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European Commissioner for Development
South Sudan: towards the creation of a new state
Inauguration of the EU Compound and Europe Day Celebration
Juba, South Sudan, 13 May 2011
Distinguished Guests, Ladies and Gentlemen,
The road ahead
It is a great pleasure to be here in Juba – soon to become the world's newest capital city – as South Sudan prepares for independence. I am glad to be here to see for myself how South Sudan is gearing up for this new chapter in the history and to assess how the European Union can do its bit to help.
Domestic challenges and development
Let us rejoice, but let us also remind each other that with independence comes enormous responsibility. In saying this I am speaking from personal experience. My active political engagement saw me closely involved in our efforts to rebuild my home country of Latvia when it regained independence just 21 year ago. So when I tell you that I know how South Sudanese feel, I am speaking from my heart. South Sudan has enormous tasks ahead – as a government, as political parties and as citizens of this new country.
To that end I would call on the government to make a strong commitment to address the huge challenges South Sudan is facing and to adopt a transparent, accountable and inclusive approach to governance. I would call on the political parties to work together to shore up pluralism, the competition of ideas and best practices in South Sudan. The political parties also ought to fully represent the people of the country and hold the government to account for its actions. To this end, stable democratic political institutions will be required.
The drafting of a new constitution is an opportunity to define the model of society you want. Well conducted the constitutional process will help shaping the emerging political culture of South Sudan. I would call on the people of South Sudan to help make their country a truly participatory democracy and ensure that the politicians they elect fully represent them and work for them. And I would call on you all together to seize the opportunities to build a functioning and stable democracy with both hands.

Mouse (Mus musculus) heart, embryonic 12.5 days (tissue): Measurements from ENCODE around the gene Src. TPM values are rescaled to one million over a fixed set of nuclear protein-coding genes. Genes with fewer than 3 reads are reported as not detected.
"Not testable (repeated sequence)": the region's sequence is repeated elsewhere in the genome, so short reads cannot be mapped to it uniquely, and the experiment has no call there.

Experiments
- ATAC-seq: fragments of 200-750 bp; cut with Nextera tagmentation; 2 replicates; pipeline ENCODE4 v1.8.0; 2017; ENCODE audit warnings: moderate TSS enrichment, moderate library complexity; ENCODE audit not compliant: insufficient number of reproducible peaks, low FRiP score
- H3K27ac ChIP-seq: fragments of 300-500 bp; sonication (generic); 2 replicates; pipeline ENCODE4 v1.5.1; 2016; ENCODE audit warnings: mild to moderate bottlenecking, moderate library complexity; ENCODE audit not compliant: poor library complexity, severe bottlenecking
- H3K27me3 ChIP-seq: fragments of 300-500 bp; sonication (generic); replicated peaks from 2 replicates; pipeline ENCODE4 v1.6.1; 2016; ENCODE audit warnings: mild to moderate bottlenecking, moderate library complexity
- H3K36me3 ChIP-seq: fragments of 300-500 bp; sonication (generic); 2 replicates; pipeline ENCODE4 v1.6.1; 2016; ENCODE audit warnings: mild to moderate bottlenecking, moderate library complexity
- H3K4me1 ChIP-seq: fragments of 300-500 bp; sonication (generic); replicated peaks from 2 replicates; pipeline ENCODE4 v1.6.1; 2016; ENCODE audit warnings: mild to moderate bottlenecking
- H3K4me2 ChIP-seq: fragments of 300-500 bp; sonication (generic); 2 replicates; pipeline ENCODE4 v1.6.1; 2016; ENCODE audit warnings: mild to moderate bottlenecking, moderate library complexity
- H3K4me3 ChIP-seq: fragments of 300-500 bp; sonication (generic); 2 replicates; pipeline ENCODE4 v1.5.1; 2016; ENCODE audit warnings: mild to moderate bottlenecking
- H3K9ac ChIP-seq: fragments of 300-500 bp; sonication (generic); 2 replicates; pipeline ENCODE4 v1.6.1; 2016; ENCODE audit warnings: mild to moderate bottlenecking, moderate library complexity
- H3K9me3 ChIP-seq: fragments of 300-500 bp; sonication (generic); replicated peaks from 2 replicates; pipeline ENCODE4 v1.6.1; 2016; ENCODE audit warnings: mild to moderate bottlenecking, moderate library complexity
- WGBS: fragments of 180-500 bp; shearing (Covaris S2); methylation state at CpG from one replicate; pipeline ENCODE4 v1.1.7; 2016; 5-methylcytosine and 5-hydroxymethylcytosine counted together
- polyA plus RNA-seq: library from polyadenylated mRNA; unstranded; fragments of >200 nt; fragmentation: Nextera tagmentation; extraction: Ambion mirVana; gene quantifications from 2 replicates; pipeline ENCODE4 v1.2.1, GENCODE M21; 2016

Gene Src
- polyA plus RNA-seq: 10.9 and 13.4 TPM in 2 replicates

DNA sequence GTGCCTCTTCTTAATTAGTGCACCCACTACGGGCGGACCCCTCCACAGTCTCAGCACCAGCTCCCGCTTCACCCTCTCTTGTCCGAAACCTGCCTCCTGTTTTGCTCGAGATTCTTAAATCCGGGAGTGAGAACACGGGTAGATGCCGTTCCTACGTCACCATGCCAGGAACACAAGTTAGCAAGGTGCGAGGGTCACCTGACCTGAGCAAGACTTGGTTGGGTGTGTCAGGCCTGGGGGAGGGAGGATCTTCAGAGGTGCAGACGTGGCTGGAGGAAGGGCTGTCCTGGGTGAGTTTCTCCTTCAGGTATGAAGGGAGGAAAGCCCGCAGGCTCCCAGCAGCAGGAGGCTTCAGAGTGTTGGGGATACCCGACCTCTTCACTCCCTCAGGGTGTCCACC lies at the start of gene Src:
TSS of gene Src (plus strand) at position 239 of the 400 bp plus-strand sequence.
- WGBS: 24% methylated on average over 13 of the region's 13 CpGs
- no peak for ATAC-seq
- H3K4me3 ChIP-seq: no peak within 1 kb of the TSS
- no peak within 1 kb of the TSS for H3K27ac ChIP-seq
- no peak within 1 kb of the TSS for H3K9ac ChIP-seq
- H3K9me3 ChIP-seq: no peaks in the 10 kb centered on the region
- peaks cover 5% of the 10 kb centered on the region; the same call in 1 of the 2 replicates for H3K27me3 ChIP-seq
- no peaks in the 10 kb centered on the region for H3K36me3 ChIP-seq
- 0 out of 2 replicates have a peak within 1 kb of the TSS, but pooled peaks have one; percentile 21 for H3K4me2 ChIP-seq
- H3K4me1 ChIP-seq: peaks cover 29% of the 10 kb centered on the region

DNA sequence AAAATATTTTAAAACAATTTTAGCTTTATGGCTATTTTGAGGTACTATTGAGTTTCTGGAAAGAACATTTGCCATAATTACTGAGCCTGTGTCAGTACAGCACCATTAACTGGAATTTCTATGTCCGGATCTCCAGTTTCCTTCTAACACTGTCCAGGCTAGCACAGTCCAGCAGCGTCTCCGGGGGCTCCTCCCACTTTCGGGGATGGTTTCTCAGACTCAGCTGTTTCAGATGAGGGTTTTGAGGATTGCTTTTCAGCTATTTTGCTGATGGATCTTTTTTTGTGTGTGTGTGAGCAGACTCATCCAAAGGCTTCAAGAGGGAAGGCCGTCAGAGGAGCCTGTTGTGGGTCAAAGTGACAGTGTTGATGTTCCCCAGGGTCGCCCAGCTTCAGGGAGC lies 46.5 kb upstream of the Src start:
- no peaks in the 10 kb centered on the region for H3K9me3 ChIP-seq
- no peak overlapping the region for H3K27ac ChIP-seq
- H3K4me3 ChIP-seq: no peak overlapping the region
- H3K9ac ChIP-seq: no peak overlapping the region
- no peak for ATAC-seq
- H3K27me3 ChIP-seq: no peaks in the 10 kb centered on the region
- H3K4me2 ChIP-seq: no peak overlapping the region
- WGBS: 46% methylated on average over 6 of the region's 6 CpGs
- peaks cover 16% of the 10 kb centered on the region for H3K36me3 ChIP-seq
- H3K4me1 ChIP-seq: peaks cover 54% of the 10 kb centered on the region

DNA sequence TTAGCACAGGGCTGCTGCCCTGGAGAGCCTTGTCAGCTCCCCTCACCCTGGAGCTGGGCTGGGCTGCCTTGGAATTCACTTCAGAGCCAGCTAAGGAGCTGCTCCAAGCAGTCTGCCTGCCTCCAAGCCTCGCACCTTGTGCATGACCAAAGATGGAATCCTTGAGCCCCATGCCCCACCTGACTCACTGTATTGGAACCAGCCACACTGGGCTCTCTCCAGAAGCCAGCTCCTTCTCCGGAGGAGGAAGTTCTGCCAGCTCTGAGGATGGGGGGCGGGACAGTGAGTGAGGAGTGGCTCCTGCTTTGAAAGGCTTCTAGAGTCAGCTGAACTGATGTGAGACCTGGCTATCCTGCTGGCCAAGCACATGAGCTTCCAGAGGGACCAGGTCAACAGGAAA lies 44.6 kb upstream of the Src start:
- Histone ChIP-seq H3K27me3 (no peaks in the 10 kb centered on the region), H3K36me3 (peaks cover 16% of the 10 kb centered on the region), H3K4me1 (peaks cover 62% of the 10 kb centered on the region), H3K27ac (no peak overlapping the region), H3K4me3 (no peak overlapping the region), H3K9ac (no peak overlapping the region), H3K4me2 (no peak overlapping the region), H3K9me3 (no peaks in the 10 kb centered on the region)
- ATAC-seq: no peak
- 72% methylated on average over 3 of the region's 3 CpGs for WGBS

As a witness to the CPA, the EU has a long-standing political commitment to Sudan. It urges all parties to redouble their efforts to reach agreement on all outstanding issues, in order to enable the existence and viability of two States. We look forward to developing a close and long-term partnership with South Sudan to assist its development. Indeed, we are already delivering support to South Sudan in many ways: in the form of development assistance, humanitarian assistance, support to UNMIS and help in the fields of stabilisation, security and human rights.
Last year the EU made 150 million euro available for the most vulnerable populations in Sudan, both in the South and in some regions in the North. And I am happy to say that we plan to make an additional substantial contribution to South Sudan of 200 million euro. The European Commission has made a proposal along these lines to the EU Member States, to which I expect them to agree. The EU will also present its overall contribution to South Sudan at the Pledging Conference later this year and will be encouraging other donors to do the same.